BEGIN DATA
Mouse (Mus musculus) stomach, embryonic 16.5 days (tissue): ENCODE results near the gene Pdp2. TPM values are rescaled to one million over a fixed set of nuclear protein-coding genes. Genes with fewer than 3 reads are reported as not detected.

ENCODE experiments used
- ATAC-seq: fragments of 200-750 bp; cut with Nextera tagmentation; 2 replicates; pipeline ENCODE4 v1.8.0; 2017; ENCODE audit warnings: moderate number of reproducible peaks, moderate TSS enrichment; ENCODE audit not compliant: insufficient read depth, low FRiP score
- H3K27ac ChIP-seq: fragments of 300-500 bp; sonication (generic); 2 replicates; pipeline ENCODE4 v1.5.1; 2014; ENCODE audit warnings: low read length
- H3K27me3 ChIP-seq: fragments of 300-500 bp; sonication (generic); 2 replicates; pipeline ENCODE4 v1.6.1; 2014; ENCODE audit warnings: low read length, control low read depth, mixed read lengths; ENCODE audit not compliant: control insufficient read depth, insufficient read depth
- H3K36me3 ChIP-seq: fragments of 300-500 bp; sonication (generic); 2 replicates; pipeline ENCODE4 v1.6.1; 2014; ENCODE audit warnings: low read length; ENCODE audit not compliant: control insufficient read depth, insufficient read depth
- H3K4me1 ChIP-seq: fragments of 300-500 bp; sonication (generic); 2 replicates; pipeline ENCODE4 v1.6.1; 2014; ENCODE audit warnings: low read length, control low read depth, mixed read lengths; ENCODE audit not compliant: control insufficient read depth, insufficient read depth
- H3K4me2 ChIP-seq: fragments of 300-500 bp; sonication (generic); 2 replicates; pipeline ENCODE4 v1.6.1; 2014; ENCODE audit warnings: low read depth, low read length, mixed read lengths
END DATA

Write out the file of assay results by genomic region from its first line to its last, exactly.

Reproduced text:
Mouse (Mus musculus) stomach, embryonic 16.5 days (tissue): ENCODE results near the gene Pdp2. TPM values are rescaled to one million over a fixed set of nuclear protein-coding genes. Genes with fewer than 3 reads are reported as not detected.

ENCODE experiments used
- ATAC-seq: fragments of 200-750 bp; cut with Nextera tagmentation; 2 replicates; pipeline ENCODE4 v1.8.0; 2017; ENCODE audit warnings: moderate number of reproducible peaks, moderate TSS enrichment; ENCODE audit not compliant: insufficient read depth, low FRiP score
- H3K27ac ChIP-seq: fragments of 300-500 bp; sonication (generic); 2 replicates; pipeline ENCODE4 v1.5.1; 2014; ENCODE audit warnings: low read length
- H3K27me3 ChIP-seq: fragments of 300-500 bp; sonication (generic); 2 replicates; pipeline ENCODE4 v1.6.1; 2014; ENCODE audit warnings: low read length, control low read depth, mixed read lengths; ENCODE audit not compliant: control insufficient read depth, insufficient read depth
- H3K36me3 ChIP-seq: fragments of 300-500 bp; sonication (generic); 2 replicates; pipeline ENCODE4 v1.6.1; 2014; ENCODE audit warnings: low read length; ENCODE audit not compliant: control insufficient read depth, insufficient read depth
- H3K4me1 ChIP-seq: fragments of 300-500 bp; sonication (generic); 2 replicates; pipeline ENCODE4 v1.6.1; 2014; ENCODE audit warnings: low read length, control low read depth, mixed read lengths; ENCODE audit not compliant: control insufficient read depth, insufficient read depth
- H3K4me2 ChIP-seq: fragments of 300-500 bp; sonication (generic); 2 replicates; pipeline ENCODE4 v1.6.1; 2014; ENCODE audit warnings: low read depth, low read length, mixed read lengths